FAQ – NSW Swimming Pool Register
1. What is the definition of a swimming pool?
The Swimming Pools Act describes a swimming pool as an excavation, structure or vessel:
- that is capable of being filled with water to a depth of greater than 300 millimetres.
- that is solely or principally used, or that is designed, manufactured or adapted to be solely or principally used for the purpose of swimming, wading, paddling or any other human aquatic activity.
A spa pool is classified as a swimming pool by the Act. The definition of a spa includes any excavation, structure or vessel in the nature of a spa pool, flotation tank, tub or the like, but not a spa bath.
2. Do I need to fence (install a child-resistance barrier for) my fish pond?
No. If a fish pond has been designed and, manufactured to be solely used as a fish pond, then no child-resistant barrier is required.
3. Do I need to fence (install a child-resistance barrier for) my spa?
You need to fence your spa pool if it is not covered and secured by a lockable lid.
4. Does my portable pool need to be fenced (have a child-resistant barrier installed)?
Yes. By definition, a portable pool is a swimming pool and is required to be fenced (child-resistant barrier). The fence/barrier has to meet the requirements of Standard AS 1926-1 (Building Code of Australia).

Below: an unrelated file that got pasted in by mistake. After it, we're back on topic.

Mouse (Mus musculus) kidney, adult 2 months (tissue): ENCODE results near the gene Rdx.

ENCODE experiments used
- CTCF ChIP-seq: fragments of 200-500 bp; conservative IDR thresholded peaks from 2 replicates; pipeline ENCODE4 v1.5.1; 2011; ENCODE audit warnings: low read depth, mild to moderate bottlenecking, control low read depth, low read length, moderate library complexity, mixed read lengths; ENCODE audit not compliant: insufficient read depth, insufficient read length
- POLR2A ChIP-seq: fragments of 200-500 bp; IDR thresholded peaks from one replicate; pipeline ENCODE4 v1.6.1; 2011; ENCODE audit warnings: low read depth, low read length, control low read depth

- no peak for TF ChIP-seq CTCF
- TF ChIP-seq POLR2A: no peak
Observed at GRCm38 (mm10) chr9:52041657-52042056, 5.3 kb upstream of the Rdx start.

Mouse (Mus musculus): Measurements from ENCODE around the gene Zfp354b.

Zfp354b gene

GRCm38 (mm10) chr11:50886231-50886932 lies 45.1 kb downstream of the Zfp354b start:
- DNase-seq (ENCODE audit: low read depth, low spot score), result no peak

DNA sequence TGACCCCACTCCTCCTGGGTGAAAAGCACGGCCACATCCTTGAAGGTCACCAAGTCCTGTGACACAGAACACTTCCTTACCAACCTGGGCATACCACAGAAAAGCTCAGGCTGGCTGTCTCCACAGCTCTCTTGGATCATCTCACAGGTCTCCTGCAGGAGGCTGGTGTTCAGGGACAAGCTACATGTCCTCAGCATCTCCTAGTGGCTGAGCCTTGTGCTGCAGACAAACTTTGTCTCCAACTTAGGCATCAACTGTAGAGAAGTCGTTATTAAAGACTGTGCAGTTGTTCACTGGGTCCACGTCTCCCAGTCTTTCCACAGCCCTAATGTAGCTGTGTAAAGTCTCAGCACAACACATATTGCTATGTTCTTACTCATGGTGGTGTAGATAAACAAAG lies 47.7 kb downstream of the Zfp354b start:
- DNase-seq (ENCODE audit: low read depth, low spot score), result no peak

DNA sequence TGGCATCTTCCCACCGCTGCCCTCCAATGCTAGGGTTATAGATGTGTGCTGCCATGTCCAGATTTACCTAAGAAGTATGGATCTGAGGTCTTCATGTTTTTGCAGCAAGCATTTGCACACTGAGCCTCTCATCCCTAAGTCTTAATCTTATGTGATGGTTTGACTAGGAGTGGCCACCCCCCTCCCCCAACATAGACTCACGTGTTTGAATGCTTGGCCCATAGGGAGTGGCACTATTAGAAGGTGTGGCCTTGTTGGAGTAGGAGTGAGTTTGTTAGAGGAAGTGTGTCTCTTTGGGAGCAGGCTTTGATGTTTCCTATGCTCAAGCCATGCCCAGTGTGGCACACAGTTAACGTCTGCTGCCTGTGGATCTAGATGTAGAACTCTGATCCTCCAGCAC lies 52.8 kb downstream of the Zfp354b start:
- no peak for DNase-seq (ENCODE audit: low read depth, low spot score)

5. Do pool owners with existing pools that have exemptions for fencing requirements now be required to upgrade their pool barriers?
No. However, if a pool owner has voluntarily fenced the pool or has made substantial changes, then any exemption is voided and the pool must meet its particular fencing requirements.
6. Can I get a Compliance Certificate for peace of mind, even if I’m not selling or leasing my property?
Yes, you can organise for a private certifier or a council officer to inspect your pool. A fee will be charged.
7. How do I find out which Australian Standard applies to my pool fence?
Checklists are available at: www.swimmingpoolregister.nsw.gov.au
Swimming Pool Register Questions
1. How do I register my pool?
Swimming pools are to be registered at www.swimmingpoolregister.nsw.gov.au. Your local council can do this on your behalf for a fee of up to $10.00.
2. What information do I need to register my swimming pool?
You will be required to enter your name, address, contact details, the type of pool, and the approximate age of pool. You will need to complete a self-assessment checklist about your pool.